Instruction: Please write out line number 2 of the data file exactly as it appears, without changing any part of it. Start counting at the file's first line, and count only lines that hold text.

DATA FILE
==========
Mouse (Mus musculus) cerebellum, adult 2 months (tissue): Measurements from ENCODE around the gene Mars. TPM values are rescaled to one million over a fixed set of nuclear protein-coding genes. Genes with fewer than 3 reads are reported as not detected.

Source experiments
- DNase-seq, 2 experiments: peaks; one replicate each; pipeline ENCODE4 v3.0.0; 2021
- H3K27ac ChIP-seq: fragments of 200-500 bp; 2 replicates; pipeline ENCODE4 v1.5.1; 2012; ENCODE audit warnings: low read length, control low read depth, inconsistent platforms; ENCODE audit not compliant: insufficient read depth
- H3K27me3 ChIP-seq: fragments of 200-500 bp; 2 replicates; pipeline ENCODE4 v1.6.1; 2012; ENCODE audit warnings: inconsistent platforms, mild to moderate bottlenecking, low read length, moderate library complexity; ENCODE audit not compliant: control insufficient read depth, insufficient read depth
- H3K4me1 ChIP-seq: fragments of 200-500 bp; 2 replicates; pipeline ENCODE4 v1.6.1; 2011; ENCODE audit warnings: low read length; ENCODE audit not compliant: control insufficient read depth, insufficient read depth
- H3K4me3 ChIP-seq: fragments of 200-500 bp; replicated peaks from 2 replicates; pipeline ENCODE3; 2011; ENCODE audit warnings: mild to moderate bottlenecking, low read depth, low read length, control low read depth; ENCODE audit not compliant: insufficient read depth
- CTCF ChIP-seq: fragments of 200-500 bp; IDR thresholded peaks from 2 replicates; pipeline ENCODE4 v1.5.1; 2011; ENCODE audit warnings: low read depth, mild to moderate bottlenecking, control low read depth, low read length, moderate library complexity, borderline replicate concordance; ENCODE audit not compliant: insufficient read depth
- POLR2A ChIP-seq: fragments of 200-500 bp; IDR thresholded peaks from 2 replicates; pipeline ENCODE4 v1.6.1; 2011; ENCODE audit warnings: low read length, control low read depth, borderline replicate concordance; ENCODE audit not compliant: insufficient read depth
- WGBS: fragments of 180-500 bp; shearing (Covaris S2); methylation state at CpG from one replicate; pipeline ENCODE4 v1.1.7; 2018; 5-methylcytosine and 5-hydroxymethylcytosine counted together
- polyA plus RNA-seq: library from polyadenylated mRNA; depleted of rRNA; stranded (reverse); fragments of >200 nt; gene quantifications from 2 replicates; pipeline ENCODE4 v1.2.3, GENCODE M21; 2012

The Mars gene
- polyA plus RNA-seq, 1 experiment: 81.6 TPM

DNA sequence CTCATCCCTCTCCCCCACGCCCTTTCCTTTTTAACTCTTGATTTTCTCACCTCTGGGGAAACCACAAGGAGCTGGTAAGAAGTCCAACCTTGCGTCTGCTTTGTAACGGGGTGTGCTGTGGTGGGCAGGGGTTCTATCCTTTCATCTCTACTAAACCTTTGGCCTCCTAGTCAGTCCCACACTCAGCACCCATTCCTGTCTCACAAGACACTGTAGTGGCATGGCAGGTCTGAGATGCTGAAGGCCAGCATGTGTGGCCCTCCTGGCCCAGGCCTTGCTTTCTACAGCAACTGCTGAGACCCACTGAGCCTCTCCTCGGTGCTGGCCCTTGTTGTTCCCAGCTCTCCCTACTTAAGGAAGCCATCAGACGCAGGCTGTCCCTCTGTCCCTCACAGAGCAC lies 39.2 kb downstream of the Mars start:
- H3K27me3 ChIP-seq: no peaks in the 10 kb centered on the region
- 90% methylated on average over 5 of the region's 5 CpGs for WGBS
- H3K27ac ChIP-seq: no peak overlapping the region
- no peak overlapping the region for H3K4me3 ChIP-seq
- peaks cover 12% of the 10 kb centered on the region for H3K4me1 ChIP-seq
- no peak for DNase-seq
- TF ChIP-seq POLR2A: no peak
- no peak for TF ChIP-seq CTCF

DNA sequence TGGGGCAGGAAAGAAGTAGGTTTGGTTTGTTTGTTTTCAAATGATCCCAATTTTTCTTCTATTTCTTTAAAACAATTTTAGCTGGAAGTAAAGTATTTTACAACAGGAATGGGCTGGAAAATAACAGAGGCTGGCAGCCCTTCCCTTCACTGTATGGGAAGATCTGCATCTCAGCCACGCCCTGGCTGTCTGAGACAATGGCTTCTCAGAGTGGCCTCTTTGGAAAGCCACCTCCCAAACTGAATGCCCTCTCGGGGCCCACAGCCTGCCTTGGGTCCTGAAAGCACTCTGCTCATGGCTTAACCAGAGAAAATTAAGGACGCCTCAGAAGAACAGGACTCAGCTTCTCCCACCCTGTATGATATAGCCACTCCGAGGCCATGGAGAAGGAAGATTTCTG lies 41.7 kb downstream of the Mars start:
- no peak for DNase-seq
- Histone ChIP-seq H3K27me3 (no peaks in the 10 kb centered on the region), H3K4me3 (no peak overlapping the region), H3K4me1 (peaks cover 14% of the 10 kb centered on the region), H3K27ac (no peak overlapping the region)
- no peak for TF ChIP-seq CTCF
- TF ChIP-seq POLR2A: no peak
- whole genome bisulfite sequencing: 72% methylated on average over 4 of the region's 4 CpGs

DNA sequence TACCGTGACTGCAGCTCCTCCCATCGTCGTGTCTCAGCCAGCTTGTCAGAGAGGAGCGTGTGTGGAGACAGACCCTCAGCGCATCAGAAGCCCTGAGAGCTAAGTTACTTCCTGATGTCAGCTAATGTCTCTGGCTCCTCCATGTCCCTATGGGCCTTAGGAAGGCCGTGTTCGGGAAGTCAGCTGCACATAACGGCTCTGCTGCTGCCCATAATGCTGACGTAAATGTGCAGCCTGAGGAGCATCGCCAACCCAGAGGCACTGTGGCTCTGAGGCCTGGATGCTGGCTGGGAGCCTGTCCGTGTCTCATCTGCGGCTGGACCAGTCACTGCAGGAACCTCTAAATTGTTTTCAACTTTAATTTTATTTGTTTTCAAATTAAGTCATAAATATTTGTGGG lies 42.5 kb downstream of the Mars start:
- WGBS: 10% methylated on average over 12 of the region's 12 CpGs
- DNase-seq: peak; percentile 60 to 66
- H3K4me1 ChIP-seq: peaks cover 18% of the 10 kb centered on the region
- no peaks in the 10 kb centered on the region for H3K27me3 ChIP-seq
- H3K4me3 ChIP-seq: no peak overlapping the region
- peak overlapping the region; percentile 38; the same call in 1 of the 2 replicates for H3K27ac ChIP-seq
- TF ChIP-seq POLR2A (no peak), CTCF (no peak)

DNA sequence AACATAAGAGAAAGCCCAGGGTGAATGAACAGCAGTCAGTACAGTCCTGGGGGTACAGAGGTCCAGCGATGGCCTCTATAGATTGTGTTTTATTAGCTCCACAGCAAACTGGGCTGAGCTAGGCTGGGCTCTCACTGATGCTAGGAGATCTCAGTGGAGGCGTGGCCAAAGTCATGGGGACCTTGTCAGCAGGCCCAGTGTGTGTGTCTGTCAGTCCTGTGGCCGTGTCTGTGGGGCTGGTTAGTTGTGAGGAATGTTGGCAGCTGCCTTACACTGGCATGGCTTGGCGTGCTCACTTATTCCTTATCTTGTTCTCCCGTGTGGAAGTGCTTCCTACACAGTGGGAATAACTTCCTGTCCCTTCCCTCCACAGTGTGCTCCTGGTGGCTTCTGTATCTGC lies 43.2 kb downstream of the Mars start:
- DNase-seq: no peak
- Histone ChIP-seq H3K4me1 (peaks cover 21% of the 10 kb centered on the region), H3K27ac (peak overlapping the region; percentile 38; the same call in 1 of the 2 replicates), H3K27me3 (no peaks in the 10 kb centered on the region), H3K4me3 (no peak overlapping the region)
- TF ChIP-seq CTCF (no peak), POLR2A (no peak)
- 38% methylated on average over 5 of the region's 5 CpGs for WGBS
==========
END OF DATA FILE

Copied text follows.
Source experiments